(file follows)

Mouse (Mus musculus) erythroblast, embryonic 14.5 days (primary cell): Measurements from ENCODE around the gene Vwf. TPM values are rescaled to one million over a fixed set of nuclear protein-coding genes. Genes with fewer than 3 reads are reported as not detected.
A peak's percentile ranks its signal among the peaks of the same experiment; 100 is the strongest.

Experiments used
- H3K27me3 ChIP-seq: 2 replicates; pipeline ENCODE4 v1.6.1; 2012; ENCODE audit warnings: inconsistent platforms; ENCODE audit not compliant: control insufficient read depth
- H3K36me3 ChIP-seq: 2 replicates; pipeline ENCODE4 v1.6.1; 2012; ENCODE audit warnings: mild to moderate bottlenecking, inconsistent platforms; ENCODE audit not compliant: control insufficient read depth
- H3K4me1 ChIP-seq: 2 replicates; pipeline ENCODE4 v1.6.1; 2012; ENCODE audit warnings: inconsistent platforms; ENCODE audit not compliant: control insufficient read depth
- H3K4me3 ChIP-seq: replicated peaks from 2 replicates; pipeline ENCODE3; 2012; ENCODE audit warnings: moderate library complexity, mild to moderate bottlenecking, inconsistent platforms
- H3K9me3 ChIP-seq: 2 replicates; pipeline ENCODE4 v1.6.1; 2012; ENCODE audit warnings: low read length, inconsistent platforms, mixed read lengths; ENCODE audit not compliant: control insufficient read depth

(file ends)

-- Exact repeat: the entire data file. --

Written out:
Mouse (Mus musculus) erythroblast, embryonic 14.5 days (primary cell): Measurements from ENCODE around the gene Vwf. TPM values are rescaled to one million over a fixed set of nuclear protein-coding genes. Genes with fewer than 3 reads are reported as not detected.
A peak's percentile ranks its signal among the peaks of the same experiment; 100 is the strongest.

Experiments used
- H3K27me3 ChIP-seq: 2 replicates; pipeline ENCODE4 v1.6.1; 2012; ENCODE audit warnings: inconsistent platforms; ENCODE audit not compliant: control insufficient read depth
- H3K36me3 ChIP-seq: 2 replicates; pipeline ENCODE4 v1.6.1; 2012; ENCODE audit warnings: mild to moderate bottlenecking, inconsistent platforms; ENCODE audit not compliant: control insufficient read depth
- H3K4me1 ChIP-seq: 2 replicates; pipeline ENCODE4 v1.6.1; 2012; ENCODE audit warnings: inconsistent platforms; ENCODE audit not compliant: control insufficient read depth
- H3K4me3 ChIP-seq: replicated peaks from 2 replicates; pipeline ENCODE3; 2012; ENCODE audit warnings: moderate library complexity, mild to moderate bottlenecking, inconsistent platforms
- H3K9me3 ChIP-seq: 2 replicates; pipeline ENCODE4 v1.6.1; 2012; ENCODE audit warnings: low read length, inconsistent platforms, mixed read lengths; ENCODE audit not compliant: control insufficient read depth